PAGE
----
Ultimate Frisbee Head Coach Scott Hoenig Inspires his Players to Follow the Values of Sportsmanship, Integrity, and Hard Work

Head Coach Scott Hoenig started coaching Ultimate in 1999. He holds a Level II coaching certification through USA Ultimate, and decades of experience playing at the college and club level, in mixed and open divisions. His coaching style heavily relies on sportsmanship, enthusiasm, and hard work.

In 1994, Hoenig was inspired by other students at his college to play. The spontaneous decision led him to eventually play in the Massachusetts High School Ultimate League (MAHSUL) All-Star game in 2009 and 2010. 

“I started playing Ultimate my Freshman year at college and I got into it because I started playing it during orientation and I thought it was a lot of fun. In one of the early days of the year, I was walking past the athletic fields and I saw the ultimate team playing and I went out and gave it a try,” said Hoenig.

The aspect of Ultimate that resonates the most with Coach Hoening is the camaraderie and self-accountability. During games, players work together to run the games.

Hoenig said, “There are no referees, and it’s self officiated even at the highest levels of the sport… Overall this means that there’s a really high level of sportsmanship in the sport. And that’s a thing that really draws me to Ultimate. The sport itself is a really exciting and fun sport to play. But the way that you play it, the self appreciation, sportsmanship, and respect is what kind of kept me playing.”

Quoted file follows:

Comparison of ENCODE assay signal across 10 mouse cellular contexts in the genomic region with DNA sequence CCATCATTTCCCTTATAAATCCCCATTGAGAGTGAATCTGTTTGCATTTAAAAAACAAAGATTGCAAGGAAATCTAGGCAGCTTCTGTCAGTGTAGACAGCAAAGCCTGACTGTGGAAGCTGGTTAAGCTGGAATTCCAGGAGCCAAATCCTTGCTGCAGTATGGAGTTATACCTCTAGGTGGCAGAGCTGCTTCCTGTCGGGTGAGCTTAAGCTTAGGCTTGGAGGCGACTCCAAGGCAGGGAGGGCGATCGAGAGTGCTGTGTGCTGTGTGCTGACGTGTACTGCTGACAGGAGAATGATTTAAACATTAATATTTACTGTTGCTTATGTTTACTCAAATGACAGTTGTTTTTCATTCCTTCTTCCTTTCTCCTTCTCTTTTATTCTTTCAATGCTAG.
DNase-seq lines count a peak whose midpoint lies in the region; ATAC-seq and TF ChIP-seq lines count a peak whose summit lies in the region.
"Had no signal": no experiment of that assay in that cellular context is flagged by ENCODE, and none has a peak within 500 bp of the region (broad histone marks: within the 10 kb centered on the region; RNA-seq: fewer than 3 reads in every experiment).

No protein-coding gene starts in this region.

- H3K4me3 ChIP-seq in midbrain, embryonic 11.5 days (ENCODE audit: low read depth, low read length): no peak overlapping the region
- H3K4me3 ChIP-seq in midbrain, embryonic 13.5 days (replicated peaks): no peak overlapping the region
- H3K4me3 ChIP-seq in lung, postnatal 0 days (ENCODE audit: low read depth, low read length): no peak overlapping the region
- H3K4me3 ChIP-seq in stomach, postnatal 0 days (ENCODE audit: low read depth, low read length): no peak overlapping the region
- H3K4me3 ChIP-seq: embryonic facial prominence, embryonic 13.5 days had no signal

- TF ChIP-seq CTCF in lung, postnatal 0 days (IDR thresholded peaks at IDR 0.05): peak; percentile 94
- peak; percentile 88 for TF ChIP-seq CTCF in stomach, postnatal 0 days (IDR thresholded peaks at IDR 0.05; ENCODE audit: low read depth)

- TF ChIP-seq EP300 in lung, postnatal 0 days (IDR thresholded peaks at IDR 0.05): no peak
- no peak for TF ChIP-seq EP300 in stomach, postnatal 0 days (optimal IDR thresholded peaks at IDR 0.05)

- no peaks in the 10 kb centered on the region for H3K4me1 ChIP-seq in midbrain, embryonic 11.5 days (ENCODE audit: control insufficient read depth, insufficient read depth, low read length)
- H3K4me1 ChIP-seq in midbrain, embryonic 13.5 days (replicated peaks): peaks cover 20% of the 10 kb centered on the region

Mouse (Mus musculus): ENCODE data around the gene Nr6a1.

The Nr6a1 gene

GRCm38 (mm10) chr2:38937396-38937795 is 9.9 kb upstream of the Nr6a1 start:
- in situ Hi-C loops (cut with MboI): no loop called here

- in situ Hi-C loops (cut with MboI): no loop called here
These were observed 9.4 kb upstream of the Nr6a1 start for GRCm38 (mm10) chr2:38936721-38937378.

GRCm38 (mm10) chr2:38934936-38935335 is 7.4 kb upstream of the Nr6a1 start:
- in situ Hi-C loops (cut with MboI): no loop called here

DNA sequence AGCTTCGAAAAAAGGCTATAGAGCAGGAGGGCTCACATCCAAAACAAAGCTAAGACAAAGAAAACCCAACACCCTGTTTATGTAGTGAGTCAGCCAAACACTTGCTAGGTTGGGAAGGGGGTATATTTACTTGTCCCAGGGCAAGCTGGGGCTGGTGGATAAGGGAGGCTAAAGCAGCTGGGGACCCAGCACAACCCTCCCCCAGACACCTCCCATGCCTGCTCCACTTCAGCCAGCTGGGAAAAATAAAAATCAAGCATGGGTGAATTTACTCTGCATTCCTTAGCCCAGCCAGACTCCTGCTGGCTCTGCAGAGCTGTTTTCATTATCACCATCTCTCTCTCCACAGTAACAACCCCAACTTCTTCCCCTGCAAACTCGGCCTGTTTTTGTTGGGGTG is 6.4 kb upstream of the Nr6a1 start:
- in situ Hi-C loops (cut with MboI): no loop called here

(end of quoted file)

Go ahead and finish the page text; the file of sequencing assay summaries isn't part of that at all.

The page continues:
Hoenig emphasized the complexity of the sport and how it has led him to many exciting games, as well as social connections.

“There are a lot of really exciting plays, it’s really challenging. And can be really complex. And there are many different kinds of strategies utilized when playing. It has allowed me to really connect well with other people and make connections with them,” said Hoenig.

Co-captain Michela Rowland 24’, talked about the specific aspects of Ultimate Hoenig tries to focus on at practice.

“Coach Hoenig really pushes us to work on the fundamentals of good cuts and throws. He’s also big on mental toughness as well as physical,” Rowland wrote in an email to the Phillipian.

Co-captain Sakina Cotton ’24 also spoke on Hoening’s leadership traits. He motivates his players to be the best all around and appreciates hard work. 

Cotton said, “He really pushes people to be their best as an athlete, Ultimate player, and communicator. I also think that he values putting in energy and work and making the right choices. He definitely leads by those values and it’s clear during practice on the field or in his talking circles.”

Cotton continued to speak on how Hoening prepares the team before games. Specifically, his tradition of quoting other Ultimate role models. 

“Usually the day before he’ll share some motivational quotes. It’s kind of [a] tradition. So he’ll speak about John Wooden and other past players who’ve really paved the way for really great Ultimate. And then he also reminds us to go over strategy and talk with each other, get comfortable and make sure we’re ready for a lot of running and being able to perform really well, even when we’re tired,” said Cotton.

As a coach, Hoenig hopes that his players use lessons they learned in Ultimate out in the real world.

Hoenig said, “I hope that they’ll take away some lessons that they can apply in other areas of their life. Lessons about hard work, and enthusiasm, and integrity. Hopefully the players I coach are able to take some of these lessons that they learned from Ultimate and apply them in other areas of their life where they need to.”